“Mental health challenges in children, adolescents, and young adults are real, and they are widespread. But most importantly, they are treatable, and often preventable.”
“It would be a tragedy if we beat back one public health crisis only to allow another to grow in its place,” U.S. Surgeon General Vivek H. Murthy wrote in an advisory published on Tuesday. “Mental health challenges in children, adolescents, and young adults are real, and they are widespread. But most importantly, they are treatable, and often preventable.”
Combined with an uptick in gun violence, a reckoning on racial justice, a climate emergency and a divisive political landscape, the coronavirus-related hardships have taken a toll on young Americans’ mental health at a time when it was already in decline. More people seeking help have strained the ability of practitioners to provide treatment, underscoring, experts say, the need to radically change how mental health is addressed in the United States.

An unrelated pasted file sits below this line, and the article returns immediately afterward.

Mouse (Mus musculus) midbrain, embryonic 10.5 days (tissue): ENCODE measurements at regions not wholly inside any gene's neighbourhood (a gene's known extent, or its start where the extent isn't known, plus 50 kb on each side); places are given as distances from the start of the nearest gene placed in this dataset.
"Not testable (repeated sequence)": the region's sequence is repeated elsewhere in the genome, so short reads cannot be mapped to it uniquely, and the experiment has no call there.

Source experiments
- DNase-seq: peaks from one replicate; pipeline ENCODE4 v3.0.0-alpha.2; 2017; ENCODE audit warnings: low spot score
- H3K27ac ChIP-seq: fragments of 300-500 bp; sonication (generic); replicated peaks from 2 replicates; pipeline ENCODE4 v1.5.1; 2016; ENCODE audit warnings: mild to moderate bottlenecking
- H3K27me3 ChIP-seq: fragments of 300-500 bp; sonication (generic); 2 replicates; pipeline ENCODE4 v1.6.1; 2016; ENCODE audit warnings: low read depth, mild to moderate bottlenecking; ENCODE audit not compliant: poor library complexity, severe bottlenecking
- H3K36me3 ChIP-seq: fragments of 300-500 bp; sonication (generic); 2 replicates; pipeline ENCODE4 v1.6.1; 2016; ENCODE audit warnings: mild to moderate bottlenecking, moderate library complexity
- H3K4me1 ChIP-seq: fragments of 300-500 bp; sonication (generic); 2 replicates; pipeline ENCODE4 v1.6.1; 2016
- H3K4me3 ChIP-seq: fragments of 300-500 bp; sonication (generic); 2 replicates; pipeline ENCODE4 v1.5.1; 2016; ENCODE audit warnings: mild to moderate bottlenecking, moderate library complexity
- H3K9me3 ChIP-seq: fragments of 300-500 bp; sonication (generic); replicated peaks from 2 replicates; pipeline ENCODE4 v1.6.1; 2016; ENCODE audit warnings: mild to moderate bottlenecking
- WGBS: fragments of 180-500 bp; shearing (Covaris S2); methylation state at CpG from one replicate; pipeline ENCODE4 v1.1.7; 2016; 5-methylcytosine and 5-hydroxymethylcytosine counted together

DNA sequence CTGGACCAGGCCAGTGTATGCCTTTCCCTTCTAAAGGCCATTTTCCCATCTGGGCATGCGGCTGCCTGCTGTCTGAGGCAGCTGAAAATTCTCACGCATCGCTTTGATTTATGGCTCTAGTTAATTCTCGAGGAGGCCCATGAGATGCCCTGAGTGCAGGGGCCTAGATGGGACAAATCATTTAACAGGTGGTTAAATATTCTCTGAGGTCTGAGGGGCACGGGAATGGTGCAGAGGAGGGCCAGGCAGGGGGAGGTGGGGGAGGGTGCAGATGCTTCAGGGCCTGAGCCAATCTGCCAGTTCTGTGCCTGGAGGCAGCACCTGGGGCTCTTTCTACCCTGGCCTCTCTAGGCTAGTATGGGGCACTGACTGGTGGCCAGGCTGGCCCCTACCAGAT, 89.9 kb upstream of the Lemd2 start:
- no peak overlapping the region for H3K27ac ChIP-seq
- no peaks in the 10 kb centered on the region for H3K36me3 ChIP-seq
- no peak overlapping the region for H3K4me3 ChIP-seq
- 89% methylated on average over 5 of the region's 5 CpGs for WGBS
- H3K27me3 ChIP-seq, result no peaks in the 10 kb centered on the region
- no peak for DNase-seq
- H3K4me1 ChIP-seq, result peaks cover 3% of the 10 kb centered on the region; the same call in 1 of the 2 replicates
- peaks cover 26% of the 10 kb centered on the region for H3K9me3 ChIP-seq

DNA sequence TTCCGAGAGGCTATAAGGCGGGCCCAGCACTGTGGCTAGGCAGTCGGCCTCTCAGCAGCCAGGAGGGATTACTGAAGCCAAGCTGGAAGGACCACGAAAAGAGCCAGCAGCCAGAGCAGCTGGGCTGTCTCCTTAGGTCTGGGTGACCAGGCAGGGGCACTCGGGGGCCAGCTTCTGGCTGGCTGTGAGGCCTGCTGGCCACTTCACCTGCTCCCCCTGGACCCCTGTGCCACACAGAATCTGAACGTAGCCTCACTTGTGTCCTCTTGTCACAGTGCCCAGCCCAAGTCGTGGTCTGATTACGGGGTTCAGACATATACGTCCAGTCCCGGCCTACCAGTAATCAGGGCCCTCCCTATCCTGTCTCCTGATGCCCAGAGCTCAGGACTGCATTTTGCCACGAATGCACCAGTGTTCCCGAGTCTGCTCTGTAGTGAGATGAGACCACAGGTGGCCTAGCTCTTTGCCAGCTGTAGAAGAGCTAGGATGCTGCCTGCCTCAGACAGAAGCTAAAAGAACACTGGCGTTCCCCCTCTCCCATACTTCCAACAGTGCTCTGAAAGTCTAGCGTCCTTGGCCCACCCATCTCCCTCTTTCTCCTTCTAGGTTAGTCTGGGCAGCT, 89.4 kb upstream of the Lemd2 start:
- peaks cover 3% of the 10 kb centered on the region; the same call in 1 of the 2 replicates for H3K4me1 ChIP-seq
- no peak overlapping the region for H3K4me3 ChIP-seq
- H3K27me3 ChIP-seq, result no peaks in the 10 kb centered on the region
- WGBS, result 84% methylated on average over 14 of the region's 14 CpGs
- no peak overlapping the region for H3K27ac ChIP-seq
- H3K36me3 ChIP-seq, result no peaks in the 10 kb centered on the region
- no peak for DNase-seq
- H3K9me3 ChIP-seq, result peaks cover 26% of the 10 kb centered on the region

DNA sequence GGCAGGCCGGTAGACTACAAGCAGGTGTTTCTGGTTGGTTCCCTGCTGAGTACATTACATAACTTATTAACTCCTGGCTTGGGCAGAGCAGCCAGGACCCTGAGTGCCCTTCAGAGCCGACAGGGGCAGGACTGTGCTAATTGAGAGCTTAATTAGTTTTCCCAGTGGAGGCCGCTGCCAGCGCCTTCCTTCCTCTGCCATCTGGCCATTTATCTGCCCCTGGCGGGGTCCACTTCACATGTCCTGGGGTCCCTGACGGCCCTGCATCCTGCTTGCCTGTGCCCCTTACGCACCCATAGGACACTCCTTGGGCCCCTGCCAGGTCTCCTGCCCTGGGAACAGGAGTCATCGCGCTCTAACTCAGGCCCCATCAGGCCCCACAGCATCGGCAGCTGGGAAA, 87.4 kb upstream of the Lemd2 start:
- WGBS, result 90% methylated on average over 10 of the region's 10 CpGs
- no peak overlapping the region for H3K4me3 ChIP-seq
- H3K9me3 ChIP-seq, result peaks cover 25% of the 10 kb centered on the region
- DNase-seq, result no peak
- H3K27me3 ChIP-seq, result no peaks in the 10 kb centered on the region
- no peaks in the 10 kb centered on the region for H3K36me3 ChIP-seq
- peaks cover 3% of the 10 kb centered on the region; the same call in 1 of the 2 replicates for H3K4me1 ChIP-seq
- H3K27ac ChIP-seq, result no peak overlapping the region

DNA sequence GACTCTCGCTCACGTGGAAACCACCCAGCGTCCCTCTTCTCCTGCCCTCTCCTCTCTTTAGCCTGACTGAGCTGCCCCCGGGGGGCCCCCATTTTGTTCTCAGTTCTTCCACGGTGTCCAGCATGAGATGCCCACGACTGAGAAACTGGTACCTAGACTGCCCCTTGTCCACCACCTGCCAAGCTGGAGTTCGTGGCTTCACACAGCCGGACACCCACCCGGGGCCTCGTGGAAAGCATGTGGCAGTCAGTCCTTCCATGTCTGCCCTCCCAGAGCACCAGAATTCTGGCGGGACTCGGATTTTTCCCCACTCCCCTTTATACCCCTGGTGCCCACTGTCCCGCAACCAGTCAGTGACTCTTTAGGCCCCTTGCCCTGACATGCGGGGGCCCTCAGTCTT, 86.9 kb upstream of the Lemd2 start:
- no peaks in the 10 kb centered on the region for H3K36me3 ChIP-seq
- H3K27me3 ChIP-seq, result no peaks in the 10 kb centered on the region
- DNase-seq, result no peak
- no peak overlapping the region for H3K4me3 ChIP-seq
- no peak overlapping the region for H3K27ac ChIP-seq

For young people across the country, the pandemic has taken away milestone events and the semblance of normal life. Professors speaking from their screens supplant in-person classes. Watching players tumble behind a ball on the television replaces football games at packed stadiums. Gatherings have become smaller, confined to a bubble of friends. Study abroad, a lingering question.
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